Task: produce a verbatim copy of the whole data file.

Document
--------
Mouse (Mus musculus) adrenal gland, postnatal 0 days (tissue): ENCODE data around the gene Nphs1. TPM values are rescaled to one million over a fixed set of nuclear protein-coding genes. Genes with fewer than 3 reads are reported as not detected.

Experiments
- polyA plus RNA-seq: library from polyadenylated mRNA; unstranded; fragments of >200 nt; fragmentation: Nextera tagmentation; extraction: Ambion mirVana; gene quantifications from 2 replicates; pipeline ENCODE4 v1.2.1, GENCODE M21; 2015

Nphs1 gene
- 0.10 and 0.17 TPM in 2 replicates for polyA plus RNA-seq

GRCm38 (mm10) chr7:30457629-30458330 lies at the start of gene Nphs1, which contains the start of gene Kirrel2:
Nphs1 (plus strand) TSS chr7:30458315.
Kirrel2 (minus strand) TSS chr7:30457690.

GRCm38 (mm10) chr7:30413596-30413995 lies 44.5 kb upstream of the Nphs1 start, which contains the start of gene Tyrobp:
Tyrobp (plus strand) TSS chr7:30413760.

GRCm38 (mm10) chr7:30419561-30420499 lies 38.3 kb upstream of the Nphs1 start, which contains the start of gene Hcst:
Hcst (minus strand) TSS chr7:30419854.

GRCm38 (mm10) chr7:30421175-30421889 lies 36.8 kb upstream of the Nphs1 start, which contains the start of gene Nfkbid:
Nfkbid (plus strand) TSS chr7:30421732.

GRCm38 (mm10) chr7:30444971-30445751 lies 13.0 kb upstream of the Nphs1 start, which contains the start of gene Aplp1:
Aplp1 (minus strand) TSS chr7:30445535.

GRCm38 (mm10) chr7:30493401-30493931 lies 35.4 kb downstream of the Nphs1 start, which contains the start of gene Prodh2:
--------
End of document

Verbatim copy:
Mouse (Mus musculus) adrenal gland, postnatal 0 days (tissue): ENCODE data around the gene Nphs1. TPM values are rescaled to one million over a fixed set of nuclear protein-coding genes. Genes with fewer than 3 reads are reported as not detected.

Experiments
- polyA plus RNA-seq: library from polyadenylated mRNA; unstranded; fragments of >200 nt; fragmentation: Nextera tagmentation; extraction: Ambion mirVana; gene quantifications from 2 replicates; pipeline ENCODE4 v1.2.1, GENCODE M21; 2015

Nphs1 gene
- 0.10 and 0.17 TPM in 2 replicates for polyA plus RNA-seq

GRCm38 (mm10) chr7:30457629-30458330 lies at the start of gene Nphs1, which contains the start of gene Kirrel2:
Nphs1 (plus strand) TSS chr7:30458315.
Kirrel2 (minus strand) TSS chr7:30457690.

GRCm38 (mm10) chr7:30413596-30413995 lies 44.5 kb upstream of the Nphs1 start, which contains the start of gene Tyrobp:
Tyrobp (plus strand) TSS chr7:30413760.

GRCm38 (mm10) chr7:30419561-30420499 lies 38.3 kb upstream of the Nphs1 start, which contains the start of gene Hcst:
Hcst (minus strand) TSS chr7:30419854.

GRCm38 (mm10) chr7:30421175-30421889 lies 36.8 kb upstream of the Nphs1 start, which contains the start of gene Nfkbid:
Nfkbid (plus strand) TSS chr7:30421732.

GRCm38 (mm10) chr7:30444971-30445751 lies 13.0 kb upstream of the Nphs1 start, which contains the start of gene Aplp1:
Aplp1 (minus strand) TSS chr7:30445535.

GRCm38 (mm10) chr7:30493401-30493931 lies 35.4 kb downstream of the Nphs1 start, which contains the start of gene Prodh2: